There’s an interesting — but troubling — musing in Buster Olney’s latest column. First Olney notes that Frank McCourt is in dire financial straits — no surprise — but then speculates about one possible outcome:
It’s been awhile since Bud Selig formed the committee to study the Oakland ownership situation, with no resolution in sight for his longtime friend and former fraternity buddy Lew Wolff, the Athletics current owner. What Wolff and the Athletics want is a ballpark in San Jose, and Selig might feel as though he can’t give that to him.
But if McCourt eventually has to sell the Dodgers, providing Wolff — who lives in L.A. — an opportunity to buy the Dodgers would be a heck of a compromise move for Selig, who is, above all else, a deal-maker. In a similar way, he ushered John Henry and Tom Werner — previously connected with the Marlins and Padres, respectively — into control of the Boston Red Sox.
And Wolff, of course, could bring along GM Billy Beane, who could leave the Athletics in the hands of the next owner and heir apparent David Forst.
It’s all speculation. But it all could make a lot of sense, depending on which way the dominos fall with the Dodgers.
And here we thought that Bud’s-committee-on-San Jose was designed to look out for the best interests of the Oakland Athletics, not merely the team’s billionaire real estate developing fraternity-brother-of-Bud Selig owner. Silly us.
I hope this is just Buster on a flight of fancy and not a trial balloon being floated by someone at MLB. Because if it’s the latter it’s clear evidence that baseball doesn’t give a diddly durn about Athletics fans. At all.
Brewers’ right-hander Phil Bickford received a 50-game suspension after testing positive for a drug of abuse, per the Los Angeles Times’ Bill Shaikin. This is the second time Bickford has been suspended for recreational drug use, as he was previously penalized in 2015 after testing positive for marijuana prior to the amateur draft.
Bickford was selected by the Giants in the first round of the 2015 draft and was later dealt to the Brewers for lefty reliever Will Smith at the 2016 trade deadline. He finished his 2016 campaign in High-A Brevard County, pitching to a 3.67 ERA, 10.0 K/9 rate and 5.0 BB/9 over 27 innings.
Two other suspensions were handed down on Friday, one to Toronto minor league right-hander Pedro Loficial for a positive test for metabolites of Stanozolol and one to Miami minor league outfielder Casey Soltis for a second positive test for drugs of abuse. Loficial will serve a 72-game suspension, while Soltis will serve 50 games. All three suspensions are due to start at the beginning of the 2017 season for each respective minor league team.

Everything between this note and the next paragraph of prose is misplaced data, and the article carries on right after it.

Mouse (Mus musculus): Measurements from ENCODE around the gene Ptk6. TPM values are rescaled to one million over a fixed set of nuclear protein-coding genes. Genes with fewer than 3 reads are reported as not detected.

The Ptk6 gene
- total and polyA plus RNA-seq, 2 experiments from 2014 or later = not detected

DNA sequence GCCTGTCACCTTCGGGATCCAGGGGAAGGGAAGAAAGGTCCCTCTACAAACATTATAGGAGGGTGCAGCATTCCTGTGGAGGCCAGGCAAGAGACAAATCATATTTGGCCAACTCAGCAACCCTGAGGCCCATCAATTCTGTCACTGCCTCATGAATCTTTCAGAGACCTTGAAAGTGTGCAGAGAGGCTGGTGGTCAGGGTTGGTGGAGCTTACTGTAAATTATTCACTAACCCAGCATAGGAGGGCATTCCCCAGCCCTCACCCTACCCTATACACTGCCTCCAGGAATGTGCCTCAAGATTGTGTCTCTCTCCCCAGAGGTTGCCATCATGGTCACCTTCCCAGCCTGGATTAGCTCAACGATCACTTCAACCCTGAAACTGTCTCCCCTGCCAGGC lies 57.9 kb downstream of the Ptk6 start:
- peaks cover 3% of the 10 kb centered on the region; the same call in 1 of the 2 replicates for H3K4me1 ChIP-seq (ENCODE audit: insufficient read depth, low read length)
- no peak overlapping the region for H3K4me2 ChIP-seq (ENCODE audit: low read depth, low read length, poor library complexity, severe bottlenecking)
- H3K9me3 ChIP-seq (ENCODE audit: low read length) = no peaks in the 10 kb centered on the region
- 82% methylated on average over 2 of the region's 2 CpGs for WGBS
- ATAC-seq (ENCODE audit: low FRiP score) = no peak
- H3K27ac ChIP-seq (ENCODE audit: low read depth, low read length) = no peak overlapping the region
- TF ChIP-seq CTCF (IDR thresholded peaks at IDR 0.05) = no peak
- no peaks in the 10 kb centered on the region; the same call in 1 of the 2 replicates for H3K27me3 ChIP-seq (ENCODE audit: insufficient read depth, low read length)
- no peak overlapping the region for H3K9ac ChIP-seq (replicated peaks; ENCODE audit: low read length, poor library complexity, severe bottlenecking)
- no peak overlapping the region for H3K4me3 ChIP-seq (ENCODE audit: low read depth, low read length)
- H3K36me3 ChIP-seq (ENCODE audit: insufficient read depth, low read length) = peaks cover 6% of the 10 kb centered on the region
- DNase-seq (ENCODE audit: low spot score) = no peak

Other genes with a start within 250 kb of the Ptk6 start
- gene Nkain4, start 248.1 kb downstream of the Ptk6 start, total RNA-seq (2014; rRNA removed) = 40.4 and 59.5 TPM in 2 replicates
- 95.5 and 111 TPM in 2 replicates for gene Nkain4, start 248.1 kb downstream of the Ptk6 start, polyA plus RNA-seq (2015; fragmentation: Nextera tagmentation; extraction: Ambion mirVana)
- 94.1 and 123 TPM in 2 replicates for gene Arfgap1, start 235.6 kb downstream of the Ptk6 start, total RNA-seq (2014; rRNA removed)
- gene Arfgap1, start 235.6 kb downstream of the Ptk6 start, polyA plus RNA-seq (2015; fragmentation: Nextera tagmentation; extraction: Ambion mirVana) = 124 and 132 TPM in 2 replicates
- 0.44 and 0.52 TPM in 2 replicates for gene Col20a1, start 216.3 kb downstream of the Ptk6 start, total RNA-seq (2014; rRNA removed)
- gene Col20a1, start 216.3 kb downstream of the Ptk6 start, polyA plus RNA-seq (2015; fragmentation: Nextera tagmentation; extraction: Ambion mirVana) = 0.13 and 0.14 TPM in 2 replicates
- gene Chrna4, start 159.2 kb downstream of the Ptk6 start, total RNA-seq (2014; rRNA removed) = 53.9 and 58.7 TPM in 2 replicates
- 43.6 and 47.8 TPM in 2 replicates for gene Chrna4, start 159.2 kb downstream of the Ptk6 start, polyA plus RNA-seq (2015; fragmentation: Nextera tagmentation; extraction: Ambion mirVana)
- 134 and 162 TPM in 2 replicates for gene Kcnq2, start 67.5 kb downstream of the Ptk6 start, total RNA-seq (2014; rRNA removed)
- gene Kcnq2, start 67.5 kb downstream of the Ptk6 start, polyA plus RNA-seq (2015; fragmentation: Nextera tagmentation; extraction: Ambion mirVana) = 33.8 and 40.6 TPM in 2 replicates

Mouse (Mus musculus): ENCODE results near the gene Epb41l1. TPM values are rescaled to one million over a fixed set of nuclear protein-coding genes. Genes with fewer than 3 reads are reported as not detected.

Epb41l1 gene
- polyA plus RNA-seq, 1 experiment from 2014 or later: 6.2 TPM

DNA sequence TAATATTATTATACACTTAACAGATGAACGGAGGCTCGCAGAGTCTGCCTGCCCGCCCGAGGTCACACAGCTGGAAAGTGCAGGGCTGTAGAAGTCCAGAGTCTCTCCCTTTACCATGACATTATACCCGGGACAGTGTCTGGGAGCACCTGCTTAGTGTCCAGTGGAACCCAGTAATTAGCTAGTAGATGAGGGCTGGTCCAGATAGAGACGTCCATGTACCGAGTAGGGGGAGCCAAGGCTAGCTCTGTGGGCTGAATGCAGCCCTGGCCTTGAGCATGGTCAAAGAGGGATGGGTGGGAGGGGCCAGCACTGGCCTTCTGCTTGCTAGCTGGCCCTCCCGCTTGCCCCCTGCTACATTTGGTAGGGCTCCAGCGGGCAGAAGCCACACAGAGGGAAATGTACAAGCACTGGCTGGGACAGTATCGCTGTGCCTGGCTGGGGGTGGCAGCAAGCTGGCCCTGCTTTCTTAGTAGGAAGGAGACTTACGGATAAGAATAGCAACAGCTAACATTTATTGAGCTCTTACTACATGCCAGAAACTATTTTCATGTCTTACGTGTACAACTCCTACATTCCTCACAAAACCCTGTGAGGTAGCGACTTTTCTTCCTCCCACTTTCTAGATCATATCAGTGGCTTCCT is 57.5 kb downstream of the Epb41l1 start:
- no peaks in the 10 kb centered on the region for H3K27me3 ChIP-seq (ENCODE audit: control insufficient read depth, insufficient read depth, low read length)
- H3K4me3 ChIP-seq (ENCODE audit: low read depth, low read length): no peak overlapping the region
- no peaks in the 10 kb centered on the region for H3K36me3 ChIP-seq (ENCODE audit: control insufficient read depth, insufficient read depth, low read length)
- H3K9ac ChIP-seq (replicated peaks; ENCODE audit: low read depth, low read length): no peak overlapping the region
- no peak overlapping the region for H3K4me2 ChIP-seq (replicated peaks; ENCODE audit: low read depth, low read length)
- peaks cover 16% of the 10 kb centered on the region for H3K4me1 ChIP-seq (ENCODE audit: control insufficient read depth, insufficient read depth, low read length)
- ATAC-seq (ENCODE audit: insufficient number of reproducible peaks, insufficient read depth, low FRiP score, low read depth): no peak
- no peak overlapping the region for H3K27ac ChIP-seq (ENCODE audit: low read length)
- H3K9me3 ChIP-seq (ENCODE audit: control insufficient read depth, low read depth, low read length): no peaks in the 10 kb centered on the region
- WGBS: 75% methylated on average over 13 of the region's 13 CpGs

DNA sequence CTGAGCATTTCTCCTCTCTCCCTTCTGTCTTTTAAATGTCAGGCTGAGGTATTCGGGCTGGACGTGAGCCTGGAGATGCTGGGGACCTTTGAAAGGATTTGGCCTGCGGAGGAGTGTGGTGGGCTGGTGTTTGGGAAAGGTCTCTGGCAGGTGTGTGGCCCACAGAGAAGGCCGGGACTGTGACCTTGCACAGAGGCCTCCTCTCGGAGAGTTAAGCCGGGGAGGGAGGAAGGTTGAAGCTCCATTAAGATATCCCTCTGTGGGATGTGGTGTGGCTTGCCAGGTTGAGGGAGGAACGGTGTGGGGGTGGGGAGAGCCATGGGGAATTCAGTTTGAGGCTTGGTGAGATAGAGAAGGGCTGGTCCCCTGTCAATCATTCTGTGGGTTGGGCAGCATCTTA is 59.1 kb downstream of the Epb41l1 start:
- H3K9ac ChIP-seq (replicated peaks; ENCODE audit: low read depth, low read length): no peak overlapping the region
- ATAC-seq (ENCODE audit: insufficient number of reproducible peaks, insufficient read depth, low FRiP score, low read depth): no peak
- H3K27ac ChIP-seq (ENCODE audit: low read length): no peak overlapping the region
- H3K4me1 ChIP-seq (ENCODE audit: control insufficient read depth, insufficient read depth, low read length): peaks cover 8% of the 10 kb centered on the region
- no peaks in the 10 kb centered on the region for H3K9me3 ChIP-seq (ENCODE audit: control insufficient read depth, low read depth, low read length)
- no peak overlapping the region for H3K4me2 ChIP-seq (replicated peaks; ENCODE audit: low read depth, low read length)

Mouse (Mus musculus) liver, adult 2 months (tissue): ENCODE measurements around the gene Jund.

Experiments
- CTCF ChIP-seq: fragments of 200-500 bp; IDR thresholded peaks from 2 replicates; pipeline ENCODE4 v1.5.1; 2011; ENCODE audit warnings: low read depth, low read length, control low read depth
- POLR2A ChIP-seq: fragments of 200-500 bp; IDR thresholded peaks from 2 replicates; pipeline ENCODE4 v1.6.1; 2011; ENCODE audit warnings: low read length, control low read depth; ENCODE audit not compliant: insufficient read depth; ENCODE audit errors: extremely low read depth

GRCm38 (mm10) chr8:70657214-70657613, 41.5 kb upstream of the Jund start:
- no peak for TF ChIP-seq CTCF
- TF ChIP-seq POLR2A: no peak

Brewers’ GM David Stearns issued a statement after the Commissioner’s Office announced Bickford’s suspension (via Vince Lara-Cinisomo of Baseball America):
We are very disappointed to learn of Phil’s suspension, but we fully support the Minor League Baseball Drug Prevention and Testing Program and its enforcement by the Commissioner’s Office. Phil understands he made a mistake, and we fully anticipate that he will learn from this experience.
Confirming a report from Tuesday, the Diamondbacks officially signed right-hander Fernando Rodney to a one-year, $2.75 million contract on Friday. The 39-year-old stands to receive up to $4 million in incentives, per Jack MacGruder of FanRag Sports, with $250,000 kicking in when the veteran reaches 40, 50 and 60 appearances and $500,000 if he reaches 70.
Rodney came three games shy of the 70-appearance mark in 2016 during back-to-back stints with the Padres and Marlins. He put up a cumulative 3.44 ERA on the year, which effectively disguised the extreme split during his performances in San Diego and Miami. The Diamondbacks aren’t anywhere close to contending in 2017, but Rodney should stabilize the back end of their bullpen while providing Arizona GM Mike Hazen with a potential trade chip during next year’s deadline.
Hazen issued a statement following the signing:
With Fernando, we’re getting an established Major League closer and a veteran presence in the bullpen. It is helpful to have someone with his experience on the back end to slow the game down and get the final three outs.